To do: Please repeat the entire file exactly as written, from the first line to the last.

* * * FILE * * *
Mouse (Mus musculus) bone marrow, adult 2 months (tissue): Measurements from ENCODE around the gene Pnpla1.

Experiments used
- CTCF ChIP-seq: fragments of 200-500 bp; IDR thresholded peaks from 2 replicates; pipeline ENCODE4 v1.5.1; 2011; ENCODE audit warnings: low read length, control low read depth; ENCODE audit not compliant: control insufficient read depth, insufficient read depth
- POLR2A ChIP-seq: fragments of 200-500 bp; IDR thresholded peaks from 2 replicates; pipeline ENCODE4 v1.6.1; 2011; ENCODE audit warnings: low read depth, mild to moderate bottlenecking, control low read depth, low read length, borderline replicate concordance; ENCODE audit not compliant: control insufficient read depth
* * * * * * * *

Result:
Mouse (Mus musculus) bone marrow, adult 2 months (tissue): Measurements from ENCODE around the gene Pnpla1.

Experiments used
- CTCF ChIP-seq: fragments of 200-500 bp; IDR thresholded peaks from 2 replicates; pipeline ENCODE4 v1.5.1; 2011; ENCODE audit warnings: low read length, control low read depth; ENCODE audit not compliant: control insufficient read depth, insufficient read depth
- POLR2A ChIP-seq: fragments of 200-500 bp; IDR thresholded peaks from 2 replicates; pipeline ENCODE4 v1.6.1; 2011; ENCODE audit warnings: low read depth, mild to moderate bottlenecking, control low read depth, low read length, borderline replicate concordance; ENCODE audit not compliant: control insufficient read depth